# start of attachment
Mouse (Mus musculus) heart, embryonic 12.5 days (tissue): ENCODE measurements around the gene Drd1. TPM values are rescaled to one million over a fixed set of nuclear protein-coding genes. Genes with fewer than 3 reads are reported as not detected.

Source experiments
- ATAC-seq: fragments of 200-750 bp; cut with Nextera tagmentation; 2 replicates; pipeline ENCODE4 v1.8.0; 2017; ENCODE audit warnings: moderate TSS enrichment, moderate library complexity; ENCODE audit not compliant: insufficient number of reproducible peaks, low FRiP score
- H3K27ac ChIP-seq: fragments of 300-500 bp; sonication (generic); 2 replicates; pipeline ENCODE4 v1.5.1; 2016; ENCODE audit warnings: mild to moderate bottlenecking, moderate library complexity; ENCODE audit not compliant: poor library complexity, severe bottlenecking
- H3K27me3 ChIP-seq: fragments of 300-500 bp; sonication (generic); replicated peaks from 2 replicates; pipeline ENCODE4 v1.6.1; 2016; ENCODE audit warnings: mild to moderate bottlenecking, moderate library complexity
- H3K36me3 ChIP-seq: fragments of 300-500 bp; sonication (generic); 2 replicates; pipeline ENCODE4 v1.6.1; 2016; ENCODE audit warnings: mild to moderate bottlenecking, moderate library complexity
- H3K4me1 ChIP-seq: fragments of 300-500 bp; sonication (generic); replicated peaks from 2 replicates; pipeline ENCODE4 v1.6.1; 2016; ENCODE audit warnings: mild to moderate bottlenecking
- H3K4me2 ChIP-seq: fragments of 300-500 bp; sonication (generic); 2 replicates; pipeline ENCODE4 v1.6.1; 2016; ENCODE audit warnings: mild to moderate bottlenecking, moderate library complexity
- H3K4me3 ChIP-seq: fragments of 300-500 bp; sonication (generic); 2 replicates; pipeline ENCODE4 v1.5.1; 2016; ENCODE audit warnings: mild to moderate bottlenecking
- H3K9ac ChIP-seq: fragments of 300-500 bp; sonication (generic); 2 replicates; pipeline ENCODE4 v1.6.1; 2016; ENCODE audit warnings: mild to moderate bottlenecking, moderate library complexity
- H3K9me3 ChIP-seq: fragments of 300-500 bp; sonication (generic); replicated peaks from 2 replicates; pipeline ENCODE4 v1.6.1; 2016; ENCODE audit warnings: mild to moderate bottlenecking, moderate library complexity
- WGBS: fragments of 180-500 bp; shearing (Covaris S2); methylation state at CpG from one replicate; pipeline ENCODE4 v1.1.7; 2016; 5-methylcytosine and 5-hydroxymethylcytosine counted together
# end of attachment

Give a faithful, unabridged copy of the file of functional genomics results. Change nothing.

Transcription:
Mouse (Mus musculus) heart, embryonic 12.5 days (tissue): ENCODE measurements around the gene Drd1. TPM values are rescaled to one million over a fixed set of nuclear protein-coding genes. Genes with fewer than 3 reads are reported as not detected.

Source experiments
- ATAC-seq: fragments of 200-750 bp; cut with Nextera tagmentation; 2 replicates; pipeline ENCODE4 v1.8.0; 2017; ENCODE audit warnings: moderate TSS enrichment, moderate library complexity; ENCODE audit not compliant: insufficient number of reproducible peaks, low FRiP score
- H3K27ac ChIP-seq: fragments of 300-500 bp; sonication (generic); 2 replicates; pipeline ENCODE4 v1.5.1; 2016; ENCODE audit warnings: mild to moderate bottlenecking, moderate library complexity; ENCODE audit not compliant: poor library complexity, severe bottlenecking
- H3K27me3 ChIP-seq: fragments of 300-500 bp; sonication (generic); replicated peaks from 2 replicates; pipeline ENCODE4 v1.6.1; 2016; ENCODE audit warnings: mild to moderate bottlenecking, moderate library complexity
- H3K36me3 ChIP-seq: fragments of 300-500 bp; sonication (generic); 2 replicates; pipeline ENCODE4 v1.6.1; 2016; ENCODE audit warnings: mild to moderate bottlenecking, moderate library complexity
- H3K4me1 ChIP-seq: fragments of 300-500 bp; sonication (generic); replicated peaks from 2 replicates; pipeline ENCODE4 v1.6.1; 2016; ENCODE audit warnings: mild to moderate bottlenecking
- H3K4me2 ChIP-seq: fragments of 300-500 bp; sonication (generic); 2 replicates; pipeline ENCODE4 v1.6.1; 2016; ENCODE audit warnings: mild to moderate bottlenecking, moderate library complexity
- H3K4me3 ChIP-seq: fragments of 300-500 bp; sonication (generic); 2 replicates; pipeline ENCODE4 v1.5.1; 2016; ENCODE audit warnings: mild to moderate bottlenecking
- H3K9ac ChIP-seq: fragments of 300-500 bp; sonication (generic); 2 replicates; pipeline ENCODE4 v1.6.1; 2016; ENCODE audit warnings: mild to moderate bottlenecking, moderate library complexity
- H3K9me3 ChIP-seq: fragments of 300-500 bp; sonication (generic); replicated peaks from 2 replicates; pipeline ENCODE4 v1.6.1; 2016; ENCODE audit warnings: mild to moderate bottlenecking, moderate library complexity
- WGBS: fragments of 180-500 bp; shearing (Covaris S2); methylation state at CpG from one replicate; pipeline ENCODE4 v1.1.7; 2016; 5-methylcytosine and 5-hydroxymethylcytosine counted together